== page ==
Questions Persist in Fatal Shooting of Black Community College Student

LOS ANGELES – On April 23, when 10,000 students return from spring break to classes at Citrus College, a tree-rich campus set below picturesque foothills in Glendora, Calif., they will be one short—Kendrec McDade.

McDade was killed the night of March 24 in Pasadena, about 17 miles to the west, when two Pasadena police officers shot him after being alerted to a possible armed robbery. McDade, however, was unarmed. And, as it turned out, the victim who reported the robbery to police later admitted that he never saw a gun.

The incident has provoked outrage in the African-American community in Pasadena and nearby Los Angeles as yet another example of young Black men losing their lives under questionable circumstances. McDade’s death occurred in the shadow of the fatal shooting of Trayvon Martin in late February at the hands of Florida neighborhood watch volunteer George Zimmerman.

Since McDade’s passing, Citrus College administrators have refused to comment or to allow the 19-year-old’s professors or coaches to speak out. Pasadena Police Chief Phillip Sanchez, however, has held several public and private meetings to explain

what occurred and to insist that his department’s investigation will be thorough. The Los Angeles County Sheriff’s Department’s Office of Independent Review, the Los Angeles County District Attorney’s office and the FBI also are conducting inquiries.

McDade’s family has filed a federal civil rights lawsuit as well.

Kendrec Lavelle “Mac” McDade was a standout football player and track and field athlete, at Azusa High School, where a “No Guts, No Glory” award he won remains on display. According to family and friends, he was interested in a legal career.

What he was doing the night of his death remains murky. But what is known is that a 26-year-old man named Oscar Carrillo called police around 11 p.m. to report that two African-American males had rifled through his car and then stolen his backpack, laptop computer and mobile phones. Carrillo told dispatchers that at least one of the men had brandished a handgun.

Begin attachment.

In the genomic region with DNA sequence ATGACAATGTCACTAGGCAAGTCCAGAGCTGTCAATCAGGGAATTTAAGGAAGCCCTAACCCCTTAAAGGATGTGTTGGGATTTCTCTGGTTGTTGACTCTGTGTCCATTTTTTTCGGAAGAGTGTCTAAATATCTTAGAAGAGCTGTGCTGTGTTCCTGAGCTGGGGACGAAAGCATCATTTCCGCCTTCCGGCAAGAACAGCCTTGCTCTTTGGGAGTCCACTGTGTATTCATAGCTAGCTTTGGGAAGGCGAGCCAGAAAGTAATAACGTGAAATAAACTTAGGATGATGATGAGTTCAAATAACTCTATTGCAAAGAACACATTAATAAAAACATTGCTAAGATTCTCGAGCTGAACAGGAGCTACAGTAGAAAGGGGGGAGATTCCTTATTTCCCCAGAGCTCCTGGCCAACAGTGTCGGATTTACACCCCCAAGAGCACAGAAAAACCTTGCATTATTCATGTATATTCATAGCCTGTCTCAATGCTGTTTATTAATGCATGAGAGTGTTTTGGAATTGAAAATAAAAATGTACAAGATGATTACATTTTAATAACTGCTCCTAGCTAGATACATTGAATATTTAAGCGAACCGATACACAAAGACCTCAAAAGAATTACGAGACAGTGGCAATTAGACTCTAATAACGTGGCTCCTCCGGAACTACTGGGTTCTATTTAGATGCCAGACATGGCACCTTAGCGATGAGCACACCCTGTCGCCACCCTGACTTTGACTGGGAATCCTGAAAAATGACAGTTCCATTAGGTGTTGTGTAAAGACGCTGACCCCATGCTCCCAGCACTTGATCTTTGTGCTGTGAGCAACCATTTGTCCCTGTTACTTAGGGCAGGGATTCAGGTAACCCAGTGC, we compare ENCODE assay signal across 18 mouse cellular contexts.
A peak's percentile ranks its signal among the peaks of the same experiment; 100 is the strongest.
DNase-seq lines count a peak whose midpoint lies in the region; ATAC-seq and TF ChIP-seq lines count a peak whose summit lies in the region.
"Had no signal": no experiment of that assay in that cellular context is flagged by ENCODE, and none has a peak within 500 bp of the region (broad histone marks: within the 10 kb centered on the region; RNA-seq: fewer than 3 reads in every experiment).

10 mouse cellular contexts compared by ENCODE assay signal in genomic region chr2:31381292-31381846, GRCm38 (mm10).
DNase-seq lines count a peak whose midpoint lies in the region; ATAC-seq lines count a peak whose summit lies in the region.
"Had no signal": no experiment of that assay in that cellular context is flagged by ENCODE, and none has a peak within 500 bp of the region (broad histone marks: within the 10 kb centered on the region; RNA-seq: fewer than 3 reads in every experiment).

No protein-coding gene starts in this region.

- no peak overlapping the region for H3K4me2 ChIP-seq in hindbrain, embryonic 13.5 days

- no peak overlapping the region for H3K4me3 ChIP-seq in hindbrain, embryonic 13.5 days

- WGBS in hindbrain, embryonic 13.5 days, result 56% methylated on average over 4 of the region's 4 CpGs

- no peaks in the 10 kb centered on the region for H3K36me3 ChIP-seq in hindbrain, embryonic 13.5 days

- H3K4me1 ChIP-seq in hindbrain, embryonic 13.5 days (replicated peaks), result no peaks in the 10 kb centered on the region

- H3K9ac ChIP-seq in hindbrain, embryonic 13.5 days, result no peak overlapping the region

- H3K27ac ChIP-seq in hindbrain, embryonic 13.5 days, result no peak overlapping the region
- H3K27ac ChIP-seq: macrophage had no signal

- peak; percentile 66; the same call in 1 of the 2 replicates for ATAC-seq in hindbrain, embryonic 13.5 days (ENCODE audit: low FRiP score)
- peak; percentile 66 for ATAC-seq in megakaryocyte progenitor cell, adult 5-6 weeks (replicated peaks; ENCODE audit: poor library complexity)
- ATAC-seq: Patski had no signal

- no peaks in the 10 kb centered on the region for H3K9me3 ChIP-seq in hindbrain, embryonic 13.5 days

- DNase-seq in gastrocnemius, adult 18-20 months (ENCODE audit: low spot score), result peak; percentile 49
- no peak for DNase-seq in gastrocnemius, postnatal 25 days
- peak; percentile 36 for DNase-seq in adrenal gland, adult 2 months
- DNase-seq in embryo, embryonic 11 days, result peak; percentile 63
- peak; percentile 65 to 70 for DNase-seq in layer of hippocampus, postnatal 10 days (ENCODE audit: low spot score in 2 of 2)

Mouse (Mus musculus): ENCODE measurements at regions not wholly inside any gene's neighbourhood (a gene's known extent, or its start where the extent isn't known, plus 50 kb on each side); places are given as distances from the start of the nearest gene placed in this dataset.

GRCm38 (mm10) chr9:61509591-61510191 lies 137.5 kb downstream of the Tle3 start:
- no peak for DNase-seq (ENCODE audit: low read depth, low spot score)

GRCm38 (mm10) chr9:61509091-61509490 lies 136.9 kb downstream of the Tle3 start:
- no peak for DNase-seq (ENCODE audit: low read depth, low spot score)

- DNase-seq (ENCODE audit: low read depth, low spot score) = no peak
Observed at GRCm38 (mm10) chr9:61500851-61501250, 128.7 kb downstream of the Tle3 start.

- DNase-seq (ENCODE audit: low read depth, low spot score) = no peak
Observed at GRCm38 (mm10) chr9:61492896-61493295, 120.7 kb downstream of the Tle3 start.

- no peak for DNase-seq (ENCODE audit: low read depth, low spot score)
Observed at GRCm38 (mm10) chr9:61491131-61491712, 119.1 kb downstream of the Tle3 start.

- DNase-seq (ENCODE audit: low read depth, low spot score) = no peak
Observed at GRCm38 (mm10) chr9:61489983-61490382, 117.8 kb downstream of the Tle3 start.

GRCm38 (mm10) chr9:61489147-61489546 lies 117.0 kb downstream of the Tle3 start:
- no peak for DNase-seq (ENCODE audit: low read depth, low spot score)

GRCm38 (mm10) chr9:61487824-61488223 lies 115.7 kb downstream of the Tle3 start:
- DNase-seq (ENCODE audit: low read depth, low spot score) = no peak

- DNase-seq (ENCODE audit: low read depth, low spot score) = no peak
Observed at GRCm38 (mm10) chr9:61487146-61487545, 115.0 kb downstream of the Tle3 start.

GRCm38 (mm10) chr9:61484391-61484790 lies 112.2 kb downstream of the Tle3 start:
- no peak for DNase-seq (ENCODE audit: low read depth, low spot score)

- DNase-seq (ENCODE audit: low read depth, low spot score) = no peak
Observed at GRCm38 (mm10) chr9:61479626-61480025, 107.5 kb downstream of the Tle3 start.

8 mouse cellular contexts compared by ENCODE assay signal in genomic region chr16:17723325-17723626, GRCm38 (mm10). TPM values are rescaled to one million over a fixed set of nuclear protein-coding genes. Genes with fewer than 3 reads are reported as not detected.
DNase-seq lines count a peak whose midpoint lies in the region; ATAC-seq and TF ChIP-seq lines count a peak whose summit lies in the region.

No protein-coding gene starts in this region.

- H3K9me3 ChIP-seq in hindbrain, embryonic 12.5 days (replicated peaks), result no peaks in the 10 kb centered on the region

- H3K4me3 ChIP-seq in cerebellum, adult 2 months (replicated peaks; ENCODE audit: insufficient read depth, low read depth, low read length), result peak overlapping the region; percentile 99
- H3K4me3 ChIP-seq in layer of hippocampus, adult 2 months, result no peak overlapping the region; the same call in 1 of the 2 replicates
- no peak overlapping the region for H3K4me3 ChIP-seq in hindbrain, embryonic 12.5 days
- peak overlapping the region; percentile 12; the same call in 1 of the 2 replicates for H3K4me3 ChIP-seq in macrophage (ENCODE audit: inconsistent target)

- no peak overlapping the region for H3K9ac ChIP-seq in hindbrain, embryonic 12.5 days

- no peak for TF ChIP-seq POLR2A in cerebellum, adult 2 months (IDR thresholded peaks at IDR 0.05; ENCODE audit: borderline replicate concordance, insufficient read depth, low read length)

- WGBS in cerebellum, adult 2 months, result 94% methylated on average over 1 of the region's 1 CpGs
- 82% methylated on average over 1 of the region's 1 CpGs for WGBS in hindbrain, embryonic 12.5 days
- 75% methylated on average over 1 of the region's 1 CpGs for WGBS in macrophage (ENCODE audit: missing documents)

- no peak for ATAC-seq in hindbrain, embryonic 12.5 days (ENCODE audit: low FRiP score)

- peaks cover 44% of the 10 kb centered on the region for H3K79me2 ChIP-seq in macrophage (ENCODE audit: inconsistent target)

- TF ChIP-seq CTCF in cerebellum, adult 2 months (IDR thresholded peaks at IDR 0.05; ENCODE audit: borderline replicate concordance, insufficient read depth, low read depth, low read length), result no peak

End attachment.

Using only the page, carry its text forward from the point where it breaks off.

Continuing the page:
Within minutes, Officer Jeffrey Newlen was chasing McDade. Soon after, Officer Mathew Griffin, in his police cruiser, blocked McDade’s path on a poorly lit street. According to police, the youth reached for his waistband and was then shot by both officers, who are White. No gun was found on McDade.

Carrillo was later arrested on suspicion of involuntary manslaughter on the basis that his false police report led to McDade’s eventual death. But the district attorney’s office tentatively opted against filing charges. Found to be an undocumented immigrant, Carrillo could be deported to Mexico if prosecutors make a final decision not to charge him, federal immigration authorities said.

The second youth Carrillo reported as an alleged thief is a 17-year-old juvenile who has not been identified. He could face prosecution on the theft of Carrillo’s property and unrelated charges.

At a March 31 community meeting, Sanchez said the video camera in the police cruiser was not activated because the driving officer had neither declared a high-level emergency Code 3 nor turned on the car’s lights and sirens. However, some in the crowd questioned how the officers, knowing an armed robbery had been reported, would be in anything but a hyper-vigilant mode that included turning on the car’s lights and siren.

There is a long history of antagonism between the Pasadena police and the city’s African-American community, including the 2009 officer-involved fatal shooting of Leroy Barnes. Those officers were not prosecuted. More than 10 percent of Pasadena’s 137,000 residents are African-Americans, according to the 2010 census.

McDade’s father, Kenneth McDade, said he and his son were stopped in their car by Pasadena police more than once in past years, according to the Pasadena Weekly. The older McDade instructed his son on how to act when in such situations. “I told him if he ever got stopped to keep his hands where they could see them and follow instructions,” he said.

“My son was a good boy,” McDade’s mother, Anya Slaughter, told the Weekly. “I want justice and I want his name cleared …. This has devastated me, and I want answers.”

Joe Brown, president of the Pasadena-branch of the NAACP, said McDade was running from the cops to get back to his father’s home by his 11:30 p.m. curfew. “He lived with his mother five days a week in Azusa, where he attended college,” Brown told the Pasadena Star-News. “He stayed with his father on Saturday and had an 11:30 p.m. curfew.”

Brown’s organization has formally asked the police department to release information related to the shooting, including the department’s policies on shooting from vehicles, the vehicle-mounted video system and McDade’s autopsy report.

Meanwhile, some in the region’s Latino community are questioning the focus on Carrillo, noting that he did not pull the trigger that led to McDade’s death. Carrillo’s attorney, Andres Bustamante, said his client had become a scapegoat. “(His) arrest was damage control,” Bustamante told the Star-News. “They had a lot of pressure from the community.”

Herbert A. Sample is a freelance writer based in Los Angeles, Calif. He can be reached at hasample@mac.com